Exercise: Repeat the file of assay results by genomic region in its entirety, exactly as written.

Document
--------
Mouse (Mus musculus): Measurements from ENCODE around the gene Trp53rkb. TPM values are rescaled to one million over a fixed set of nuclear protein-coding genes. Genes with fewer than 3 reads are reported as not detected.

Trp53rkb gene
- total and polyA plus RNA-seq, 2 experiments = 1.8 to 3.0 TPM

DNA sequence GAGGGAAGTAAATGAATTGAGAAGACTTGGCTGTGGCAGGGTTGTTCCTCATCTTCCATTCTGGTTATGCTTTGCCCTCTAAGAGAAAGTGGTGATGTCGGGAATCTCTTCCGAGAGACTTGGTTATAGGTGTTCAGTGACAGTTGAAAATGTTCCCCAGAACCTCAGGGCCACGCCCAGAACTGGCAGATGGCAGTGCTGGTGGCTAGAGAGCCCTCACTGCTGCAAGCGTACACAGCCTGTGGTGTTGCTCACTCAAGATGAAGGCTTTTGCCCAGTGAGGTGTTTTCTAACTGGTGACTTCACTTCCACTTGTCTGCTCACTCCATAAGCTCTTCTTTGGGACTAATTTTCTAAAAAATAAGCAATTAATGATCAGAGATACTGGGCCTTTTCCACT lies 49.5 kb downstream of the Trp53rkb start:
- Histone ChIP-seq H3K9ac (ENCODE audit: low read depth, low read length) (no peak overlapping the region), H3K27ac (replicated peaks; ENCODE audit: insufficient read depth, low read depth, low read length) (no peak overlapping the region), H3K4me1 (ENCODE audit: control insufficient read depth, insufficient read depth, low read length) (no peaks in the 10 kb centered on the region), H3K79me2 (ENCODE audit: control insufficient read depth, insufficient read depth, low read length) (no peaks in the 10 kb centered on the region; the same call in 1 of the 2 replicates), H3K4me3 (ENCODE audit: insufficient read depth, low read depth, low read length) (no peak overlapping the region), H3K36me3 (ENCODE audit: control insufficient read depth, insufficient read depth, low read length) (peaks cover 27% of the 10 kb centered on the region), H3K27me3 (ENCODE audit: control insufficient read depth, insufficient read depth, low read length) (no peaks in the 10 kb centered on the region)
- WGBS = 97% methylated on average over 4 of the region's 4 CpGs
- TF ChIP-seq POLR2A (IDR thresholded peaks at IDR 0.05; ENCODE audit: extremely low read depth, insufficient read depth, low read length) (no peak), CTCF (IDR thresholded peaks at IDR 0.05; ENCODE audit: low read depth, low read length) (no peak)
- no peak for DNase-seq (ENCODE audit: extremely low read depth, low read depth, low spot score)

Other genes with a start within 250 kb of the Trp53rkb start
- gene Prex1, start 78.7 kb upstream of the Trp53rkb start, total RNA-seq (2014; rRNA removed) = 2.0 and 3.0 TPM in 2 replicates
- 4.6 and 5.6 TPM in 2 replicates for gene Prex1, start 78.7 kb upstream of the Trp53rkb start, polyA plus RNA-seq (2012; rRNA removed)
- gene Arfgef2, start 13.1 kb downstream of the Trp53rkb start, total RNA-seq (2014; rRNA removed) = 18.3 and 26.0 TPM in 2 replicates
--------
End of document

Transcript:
Mouse (Mus musculus): Measurements from ENCODE around the gene Trp53rkb. TPM values are rescaled to one million over a fixed set of nuclear protein-coding genes. Genes with fewer than 3 reads are reported as not detected.

Trp53rkb gene
- total and polyA plus RNA-seq, 2 experiments = 1.8 to 3.0 TPM

DNA sequence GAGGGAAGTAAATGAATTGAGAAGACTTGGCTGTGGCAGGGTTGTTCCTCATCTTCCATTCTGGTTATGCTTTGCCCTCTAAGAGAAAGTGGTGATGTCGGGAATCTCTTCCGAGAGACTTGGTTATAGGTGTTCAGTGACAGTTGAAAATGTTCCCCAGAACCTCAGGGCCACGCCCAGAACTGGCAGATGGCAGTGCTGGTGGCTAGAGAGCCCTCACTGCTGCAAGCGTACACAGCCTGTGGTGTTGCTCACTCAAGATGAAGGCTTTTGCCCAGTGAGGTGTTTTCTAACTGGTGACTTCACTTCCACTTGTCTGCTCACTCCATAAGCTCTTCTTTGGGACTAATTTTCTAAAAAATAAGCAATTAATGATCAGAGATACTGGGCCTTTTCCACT lies 49.5 kb downstream of the Trp53rkb start:
- Histone ChIP-seq H3K9ac (ENCODE audit: low read depth, low read length) (no peak overlapping the region), H3K27ac (replicated peaks; ENCODE audit: insufficient read depth, low read depth, low read length) (no peak overlapping the region), H3K4me1 (ENCODE audit: control insufficient read depth, insufficient read depth, low read length) (no peaks in the 10 kb centered on the region), H3K79me2 (ENCODE audit: control insufficient read depth, insufficient read depth, low read length) (no peaks in the 10 kb centered on the region; the same call in 1 of the 2 replicates), H3K4me3 (ENCODE audit: insufficient read depth, low read depth, low read length) (no peak overlapping the region), H3K36me3 (ENCODE audit: control insufficient read depth, insufficient read depth, low read length) (peaks cover 27% of the 10 kb centered on the region), H3K27me3 (ENCODE audit: control insufficient read depth, insufficient read depth, low read length) (no peaks in the 10 kb centered on the region)
- WGBS = 97% methylated on average over 4 of the region's 4 CpGs
- TF ChIP-seq POLR2A (IDR thresholded peaks at IDR 0.05; ENCODE audit: extremely low read depth, insufficient read depth, low read length) (no peak), CTCF (IDR thresholded peaks at IDR 0.05; ENCODE audit: low read depth, low read length) (no peak)
- no peak for DNase-seq (ENCODE audit: extremely low read depth, low read depth, low spot score)

Other genes with a start within 250 kb of the Trp53rkb start
- gene Prex1, start 78.7 kb upstream of the Trp53rkb start, total RNA-seq (2014; rRNA removed) = 2.0 and 3.0 TPM in 2 replicates
- 4.6 and 5.6 TPM in 2 replicates for gene Prex1, start 78.7 kb upstream of the Trp53rkb start, polyA plus RNA-seq (2012; rRNA removed)
- gene Arfgef2, start 13.1 kb downstream of the Trp53rkb start, total RNA-seq (2014; rRNA removed) = 18.3 and 26.0 TPM in 2 replicates